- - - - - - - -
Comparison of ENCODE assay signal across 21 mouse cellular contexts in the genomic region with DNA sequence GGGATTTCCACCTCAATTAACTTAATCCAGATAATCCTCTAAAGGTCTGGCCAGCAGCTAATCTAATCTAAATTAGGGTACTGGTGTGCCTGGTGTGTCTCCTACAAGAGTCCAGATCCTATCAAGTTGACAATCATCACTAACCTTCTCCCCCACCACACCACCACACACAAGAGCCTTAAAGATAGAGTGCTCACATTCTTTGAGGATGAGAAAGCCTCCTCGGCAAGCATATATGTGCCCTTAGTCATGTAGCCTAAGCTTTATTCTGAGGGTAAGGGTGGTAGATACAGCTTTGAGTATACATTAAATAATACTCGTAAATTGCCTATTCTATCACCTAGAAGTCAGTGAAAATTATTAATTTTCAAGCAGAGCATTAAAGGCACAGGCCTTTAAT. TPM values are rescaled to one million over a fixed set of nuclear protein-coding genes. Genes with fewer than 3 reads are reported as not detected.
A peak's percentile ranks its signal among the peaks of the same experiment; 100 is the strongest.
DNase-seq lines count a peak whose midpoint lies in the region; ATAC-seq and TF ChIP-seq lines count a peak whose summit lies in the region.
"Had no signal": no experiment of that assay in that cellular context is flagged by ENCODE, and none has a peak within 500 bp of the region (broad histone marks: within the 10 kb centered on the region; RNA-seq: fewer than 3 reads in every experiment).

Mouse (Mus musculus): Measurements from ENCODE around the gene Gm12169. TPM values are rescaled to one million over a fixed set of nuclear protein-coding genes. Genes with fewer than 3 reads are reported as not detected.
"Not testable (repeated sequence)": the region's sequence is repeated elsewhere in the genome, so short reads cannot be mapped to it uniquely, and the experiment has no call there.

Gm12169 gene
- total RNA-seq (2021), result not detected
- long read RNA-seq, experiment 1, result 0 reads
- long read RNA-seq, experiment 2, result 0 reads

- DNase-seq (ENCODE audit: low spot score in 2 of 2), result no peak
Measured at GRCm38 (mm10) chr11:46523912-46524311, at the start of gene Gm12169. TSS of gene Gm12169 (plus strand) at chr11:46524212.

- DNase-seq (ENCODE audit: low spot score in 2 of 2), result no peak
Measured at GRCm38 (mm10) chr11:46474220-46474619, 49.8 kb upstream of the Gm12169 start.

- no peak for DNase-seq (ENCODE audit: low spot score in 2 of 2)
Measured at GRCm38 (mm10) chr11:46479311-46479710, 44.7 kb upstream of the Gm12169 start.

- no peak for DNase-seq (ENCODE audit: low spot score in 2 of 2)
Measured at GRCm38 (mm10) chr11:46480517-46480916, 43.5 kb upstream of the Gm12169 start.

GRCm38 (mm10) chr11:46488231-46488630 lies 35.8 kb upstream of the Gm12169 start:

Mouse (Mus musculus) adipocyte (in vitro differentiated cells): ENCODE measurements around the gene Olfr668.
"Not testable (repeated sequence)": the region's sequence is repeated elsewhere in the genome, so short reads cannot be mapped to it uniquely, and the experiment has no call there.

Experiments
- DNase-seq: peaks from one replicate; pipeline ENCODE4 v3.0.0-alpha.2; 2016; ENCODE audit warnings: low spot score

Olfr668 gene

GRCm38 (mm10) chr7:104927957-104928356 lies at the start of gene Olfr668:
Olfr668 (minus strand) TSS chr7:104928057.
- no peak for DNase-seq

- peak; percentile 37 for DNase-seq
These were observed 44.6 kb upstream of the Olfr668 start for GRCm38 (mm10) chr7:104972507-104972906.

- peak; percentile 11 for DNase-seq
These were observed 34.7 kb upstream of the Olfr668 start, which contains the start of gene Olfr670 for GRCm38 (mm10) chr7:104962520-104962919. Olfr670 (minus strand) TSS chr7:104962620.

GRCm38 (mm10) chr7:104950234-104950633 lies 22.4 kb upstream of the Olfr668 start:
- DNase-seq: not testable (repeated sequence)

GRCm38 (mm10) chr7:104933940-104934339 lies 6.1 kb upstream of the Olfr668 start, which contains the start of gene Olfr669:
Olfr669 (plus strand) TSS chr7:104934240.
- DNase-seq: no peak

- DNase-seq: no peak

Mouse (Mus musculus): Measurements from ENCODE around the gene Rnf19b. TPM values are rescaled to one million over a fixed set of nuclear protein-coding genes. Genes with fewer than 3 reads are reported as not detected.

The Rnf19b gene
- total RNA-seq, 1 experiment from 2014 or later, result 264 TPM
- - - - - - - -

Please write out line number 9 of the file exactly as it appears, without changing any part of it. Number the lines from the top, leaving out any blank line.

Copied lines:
- long read RNA-seq, experiment 1, result 0 reads